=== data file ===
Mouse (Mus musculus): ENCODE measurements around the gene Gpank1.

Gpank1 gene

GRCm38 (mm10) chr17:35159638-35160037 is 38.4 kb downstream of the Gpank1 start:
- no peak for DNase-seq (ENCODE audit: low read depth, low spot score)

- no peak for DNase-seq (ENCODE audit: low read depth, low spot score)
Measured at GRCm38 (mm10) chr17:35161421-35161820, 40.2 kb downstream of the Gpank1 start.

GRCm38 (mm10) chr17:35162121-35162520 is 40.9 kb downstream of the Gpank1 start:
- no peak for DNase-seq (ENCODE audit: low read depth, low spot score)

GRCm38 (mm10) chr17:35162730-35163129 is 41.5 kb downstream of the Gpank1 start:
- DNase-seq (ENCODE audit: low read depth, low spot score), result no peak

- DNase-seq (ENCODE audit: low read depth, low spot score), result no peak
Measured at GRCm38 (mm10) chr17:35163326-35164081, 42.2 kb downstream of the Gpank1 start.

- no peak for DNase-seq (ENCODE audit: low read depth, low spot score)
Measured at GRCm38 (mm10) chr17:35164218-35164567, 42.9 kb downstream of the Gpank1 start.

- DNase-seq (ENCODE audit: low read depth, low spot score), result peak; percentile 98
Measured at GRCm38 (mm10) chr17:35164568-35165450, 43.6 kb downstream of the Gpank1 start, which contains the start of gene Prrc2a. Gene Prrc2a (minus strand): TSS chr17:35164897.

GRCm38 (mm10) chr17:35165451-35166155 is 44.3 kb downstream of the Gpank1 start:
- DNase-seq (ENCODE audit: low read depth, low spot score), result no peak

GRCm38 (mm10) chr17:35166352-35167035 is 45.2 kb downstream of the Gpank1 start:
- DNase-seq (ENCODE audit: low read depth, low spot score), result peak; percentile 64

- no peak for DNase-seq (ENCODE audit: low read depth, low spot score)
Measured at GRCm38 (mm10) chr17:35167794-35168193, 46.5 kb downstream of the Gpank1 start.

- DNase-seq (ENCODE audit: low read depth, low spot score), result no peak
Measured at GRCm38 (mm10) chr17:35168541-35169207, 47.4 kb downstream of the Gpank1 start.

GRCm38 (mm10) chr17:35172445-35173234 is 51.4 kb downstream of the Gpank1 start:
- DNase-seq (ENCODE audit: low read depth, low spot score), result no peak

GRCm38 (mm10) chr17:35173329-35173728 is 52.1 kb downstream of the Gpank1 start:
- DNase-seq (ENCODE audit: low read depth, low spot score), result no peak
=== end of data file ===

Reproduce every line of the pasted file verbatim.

Mouse (Mus musculus): ENCODE measurements around the gene Gpank1.

Gpank1 gene

GRCm38 (mm10) chr17:35159638-35160037 is 38.4 kb downstream of the Gpank1 start:
- no peak for DNase-seq (ENCODE audit: low read depth, low spot score)

- no peak for DNase-seq (ENCODE audit: low read depth, low spot score)
Measured at GRCm38 (mm10) chr17:35161421-35161820, 40.2 kb downstream of the Gpank1 start.

GRCm38 (mm10) chr17:35162121-35162520 is 40.9 kb downstream of the Gpank1 start:
- no peak for DNase-seq (ENCODE audit: low read depth, low spot score)

GRCm38 (mm10) chr17:35162730-35163129 is 41.5 kb downstream of the Gpank1 start:
- DNase-seq (ENCODE audit: low read depth, low spot score), result no peak

- DNase-seq (ENCODE audit: low read depth, low spot score), result no peak
Measured at GRCm38 (mm10) chr17:35163326-35164081, 42.2 kb downstream of the Gpank1 start.

- no peak for DNase-seq (ENCODE audit: low read depth, low spot score)
Measured at GRCm38 (mm10) chr17:35164218-35164567, 42.9 kb downstream of the Gpank1 start.

- DNase-seq (ENCODE audit: low read depth, low spot score), result peak; percentile 98
Measured at GRCm38 (mm10) chr17:35164568-35165450, 43.6 kb downstream of the Gpank1 start, which contains the start of gene Prrc2a. Gene Prrc2a (minus strand): TSS chr17:35164897.

GRCm38 (mm10) chr17:35165451-35166155 is 44.3 kb downstream of the Gpank1 start:
- DNase-seq (ENCODE audit: low read depth, low spot score), result no peak

GRCm38 (mm10) chr17:35166352-35167035 is 45.2 kb downstream of the Gpank1 start:
- DNase-seq (ENCODE audit: low read depth, low spot score), result peak; percentile 64

- no peak for DNase-seq (ENCODE audit: low read depth, low spot score)
Measured at GRCm38 (mm10) chr17:35167794-35168193, 46.5 kb downstream of the Gpank1 start.

- DNase-seq (ENCODE audit: low read depth, low spot score), result no peak
Measured at GRCm38 (mm10) chr17:35168541-35169207, 47.4 kb downstream of the Gpank1 start.

GRCm38 (mm10) chr17:35172445-35173234 is 51.4 kb downstream of the Gpank1 start:
- DNase-seq (ENCODE audit: low read depth, low spot score), result no peak

GRCm38 (mm10) chr17:35173329-35173728 is 52.1 kb downstream of the Gpank1 start:
- DNase-seq (ENCODE audit: low read depth, low spot score), result no peak